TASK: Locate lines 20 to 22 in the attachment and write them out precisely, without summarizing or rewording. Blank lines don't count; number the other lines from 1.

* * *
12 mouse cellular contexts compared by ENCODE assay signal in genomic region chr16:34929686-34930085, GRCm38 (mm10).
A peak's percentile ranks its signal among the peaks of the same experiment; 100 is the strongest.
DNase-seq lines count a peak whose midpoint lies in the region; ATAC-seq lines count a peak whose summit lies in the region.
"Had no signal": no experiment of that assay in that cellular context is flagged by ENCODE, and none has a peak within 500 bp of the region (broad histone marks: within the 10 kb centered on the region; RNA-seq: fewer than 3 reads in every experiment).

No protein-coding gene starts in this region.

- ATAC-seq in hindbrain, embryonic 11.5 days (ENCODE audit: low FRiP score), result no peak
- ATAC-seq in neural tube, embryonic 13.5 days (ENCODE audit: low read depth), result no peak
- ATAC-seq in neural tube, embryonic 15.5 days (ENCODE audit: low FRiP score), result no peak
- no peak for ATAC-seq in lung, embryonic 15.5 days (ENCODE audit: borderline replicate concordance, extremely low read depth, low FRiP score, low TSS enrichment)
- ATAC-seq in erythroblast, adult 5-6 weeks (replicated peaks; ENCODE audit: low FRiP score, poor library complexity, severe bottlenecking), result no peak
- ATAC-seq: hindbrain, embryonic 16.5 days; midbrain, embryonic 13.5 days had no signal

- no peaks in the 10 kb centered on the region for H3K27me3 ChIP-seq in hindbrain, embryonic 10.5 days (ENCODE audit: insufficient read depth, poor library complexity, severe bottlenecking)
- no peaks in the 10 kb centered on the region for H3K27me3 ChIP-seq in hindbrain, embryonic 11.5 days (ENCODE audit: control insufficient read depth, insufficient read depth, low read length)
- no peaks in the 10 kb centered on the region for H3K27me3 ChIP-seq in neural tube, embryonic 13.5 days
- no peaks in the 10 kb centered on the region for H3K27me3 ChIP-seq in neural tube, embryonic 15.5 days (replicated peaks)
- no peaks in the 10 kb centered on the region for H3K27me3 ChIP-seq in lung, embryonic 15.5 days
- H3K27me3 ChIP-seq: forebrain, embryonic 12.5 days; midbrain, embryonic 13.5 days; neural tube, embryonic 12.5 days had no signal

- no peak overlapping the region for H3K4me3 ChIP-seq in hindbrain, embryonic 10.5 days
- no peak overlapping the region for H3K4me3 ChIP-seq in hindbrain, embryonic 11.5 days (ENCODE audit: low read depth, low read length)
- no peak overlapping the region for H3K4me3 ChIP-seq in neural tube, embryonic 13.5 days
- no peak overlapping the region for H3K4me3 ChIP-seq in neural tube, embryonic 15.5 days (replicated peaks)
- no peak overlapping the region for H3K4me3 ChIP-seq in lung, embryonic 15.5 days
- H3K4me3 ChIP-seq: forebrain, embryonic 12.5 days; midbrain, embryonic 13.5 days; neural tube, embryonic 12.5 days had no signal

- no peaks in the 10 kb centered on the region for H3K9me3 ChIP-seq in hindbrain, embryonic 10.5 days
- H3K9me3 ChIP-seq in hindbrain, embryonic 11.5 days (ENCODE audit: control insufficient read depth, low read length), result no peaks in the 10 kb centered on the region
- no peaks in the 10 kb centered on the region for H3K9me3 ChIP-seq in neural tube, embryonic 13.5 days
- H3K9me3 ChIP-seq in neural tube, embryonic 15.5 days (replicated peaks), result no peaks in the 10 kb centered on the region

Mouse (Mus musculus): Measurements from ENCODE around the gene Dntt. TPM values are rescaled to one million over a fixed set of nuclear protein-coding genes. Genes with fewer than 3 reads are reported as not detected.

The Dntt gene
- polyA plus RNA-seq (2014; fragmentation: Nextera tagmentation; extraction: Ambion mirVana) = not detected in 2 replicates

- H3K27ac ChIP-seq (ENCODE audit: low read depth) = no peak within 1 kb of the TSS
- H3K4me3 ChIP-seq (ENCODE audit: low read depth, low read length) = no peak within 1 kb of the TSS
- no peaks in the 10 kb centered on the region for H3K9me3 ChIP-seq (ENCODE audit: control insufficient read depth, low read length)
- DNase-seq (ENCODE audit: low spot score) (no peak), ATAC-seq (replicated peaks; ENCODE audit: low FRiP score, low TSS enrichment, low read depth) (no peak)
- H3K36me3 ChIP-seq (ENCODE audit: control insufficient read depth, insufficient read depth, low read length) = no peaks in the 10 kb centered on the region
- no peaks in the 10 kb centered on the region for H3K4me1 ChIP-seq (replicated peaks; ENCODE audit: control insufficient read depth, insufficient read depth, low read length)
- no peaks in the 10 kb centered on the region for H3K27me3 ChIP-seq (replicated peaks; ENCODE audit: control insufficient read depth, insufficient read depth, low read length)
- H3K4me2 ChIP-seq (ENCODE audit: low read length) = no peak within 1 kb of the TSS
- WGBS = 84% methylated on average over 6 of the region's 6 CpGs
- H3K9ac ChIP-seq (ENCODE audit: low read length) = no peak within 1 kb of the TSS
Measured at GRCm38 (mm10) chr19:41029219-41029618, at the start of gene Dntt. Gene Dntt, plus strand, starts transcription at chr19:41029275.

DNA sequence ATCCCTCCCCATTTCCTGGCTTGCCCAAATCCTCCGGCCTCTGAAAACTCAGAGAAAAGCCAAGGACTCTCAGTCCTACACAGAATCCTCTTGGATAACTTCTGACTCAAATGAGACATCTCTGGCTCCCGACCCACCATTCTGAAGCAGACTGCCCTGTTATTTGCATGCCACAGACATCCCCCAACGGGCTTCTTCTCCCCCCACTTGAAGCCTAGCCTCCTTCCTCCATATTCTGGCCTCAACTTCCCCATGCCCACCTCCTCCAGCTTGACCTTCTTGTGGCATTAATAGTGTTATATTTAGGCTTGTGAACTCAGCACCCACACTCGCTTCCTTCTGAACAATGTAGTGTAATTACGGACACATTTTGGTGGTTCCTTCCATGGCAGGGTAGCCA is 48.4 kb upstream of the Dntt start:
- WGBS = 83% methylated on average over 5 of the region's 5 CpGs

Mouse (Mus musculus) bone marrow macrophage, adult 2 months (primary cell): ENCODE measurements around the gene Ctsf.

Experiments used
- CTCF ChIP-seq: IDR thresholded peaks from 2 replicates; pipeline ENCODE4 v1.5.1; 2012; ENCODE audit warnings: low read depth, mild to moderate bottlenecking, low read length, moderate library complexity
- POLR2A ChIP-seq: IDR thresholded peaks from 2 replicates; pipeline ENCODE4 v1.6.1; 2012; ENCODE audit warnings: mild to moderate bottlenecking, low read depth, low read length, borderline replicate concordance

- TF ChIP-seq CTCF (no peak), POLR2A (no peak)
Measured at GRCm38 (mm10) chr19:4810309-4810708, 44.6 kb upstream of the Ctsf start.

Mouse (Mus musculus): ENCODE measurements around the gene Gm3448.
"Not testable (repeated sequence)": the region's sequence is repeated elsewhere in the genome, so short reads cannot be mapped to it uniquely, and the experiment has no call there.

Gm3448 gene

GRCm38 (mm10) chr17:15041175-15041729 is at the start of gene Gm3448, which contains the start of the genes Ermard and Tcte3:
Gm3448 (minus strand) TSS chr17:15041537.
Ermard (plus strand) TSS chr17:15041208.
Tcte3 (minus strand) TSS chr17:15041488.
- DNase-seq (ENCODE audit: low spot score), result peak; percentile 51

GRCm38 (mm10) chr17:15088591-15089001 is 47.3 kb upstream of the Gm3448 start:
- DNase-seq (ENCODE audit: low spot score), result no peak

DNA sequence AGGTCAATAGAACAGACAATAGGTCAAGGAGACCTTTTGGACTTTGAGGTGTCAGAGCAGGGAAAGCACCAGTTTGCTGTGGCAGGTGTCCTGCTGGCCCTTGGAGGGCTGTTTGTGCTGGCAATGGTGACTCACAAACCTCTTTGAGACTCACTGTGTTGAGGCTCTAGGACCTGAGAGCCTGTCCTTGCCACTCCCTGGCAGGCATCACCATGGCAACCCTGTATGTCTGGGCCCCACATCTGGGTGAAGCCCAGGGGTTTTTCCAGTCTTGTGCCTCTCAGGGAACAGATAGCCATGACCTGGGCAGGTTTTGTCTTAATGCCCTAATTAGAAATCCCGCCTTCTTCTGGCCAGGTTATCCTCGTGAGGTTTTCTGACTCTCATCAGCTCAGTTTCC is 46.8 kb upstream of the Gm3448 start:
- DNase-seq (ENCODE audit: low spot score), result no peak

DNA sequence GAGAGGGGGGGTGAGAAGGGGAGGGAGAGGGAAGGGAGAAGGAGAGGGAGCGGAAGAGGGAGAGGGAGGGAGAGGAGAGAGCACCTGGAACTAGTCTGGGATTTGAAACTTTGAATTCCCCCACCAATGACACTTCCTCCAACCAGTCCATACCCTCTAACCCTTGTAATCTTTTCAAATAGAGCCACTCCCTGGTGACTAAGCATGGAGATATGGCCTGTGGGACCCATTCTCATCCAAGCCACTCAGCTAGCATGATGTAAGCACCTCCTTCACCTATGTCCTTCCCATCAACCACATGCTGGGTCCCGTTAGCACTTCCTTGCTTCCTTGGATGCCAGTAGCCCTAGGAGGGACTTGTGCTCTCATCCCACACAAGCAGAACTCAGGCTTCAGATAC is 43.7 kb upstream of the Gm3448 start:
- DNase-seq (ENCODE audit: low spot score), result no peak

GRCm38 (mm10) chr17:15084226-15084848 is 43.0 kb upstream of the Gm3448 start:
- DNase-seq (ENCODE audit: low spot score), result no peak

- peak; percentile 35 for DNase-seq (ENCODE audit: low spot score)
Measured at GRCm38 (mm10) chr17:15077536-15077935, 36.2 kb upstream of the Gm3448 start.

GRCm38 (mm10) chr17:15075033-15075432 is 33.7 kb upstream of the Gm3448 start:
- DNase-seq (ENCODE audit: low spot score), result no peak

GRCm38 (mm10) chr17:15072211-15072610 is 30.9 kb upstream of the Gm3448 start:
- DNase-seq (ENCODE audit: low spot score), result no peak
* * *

- no peak overlapping the region for H3K4me3 ChIP-seq in neural tube, embryonic 13.5 days
- no peak overlapping the region for H3K4me3 ChIP-seq in neural tube, embryonic 15.5 days (replicated peaks)
- no peak overlapping the region for H3K4me3 ChIP-seq in lung, embryonic 15.5 days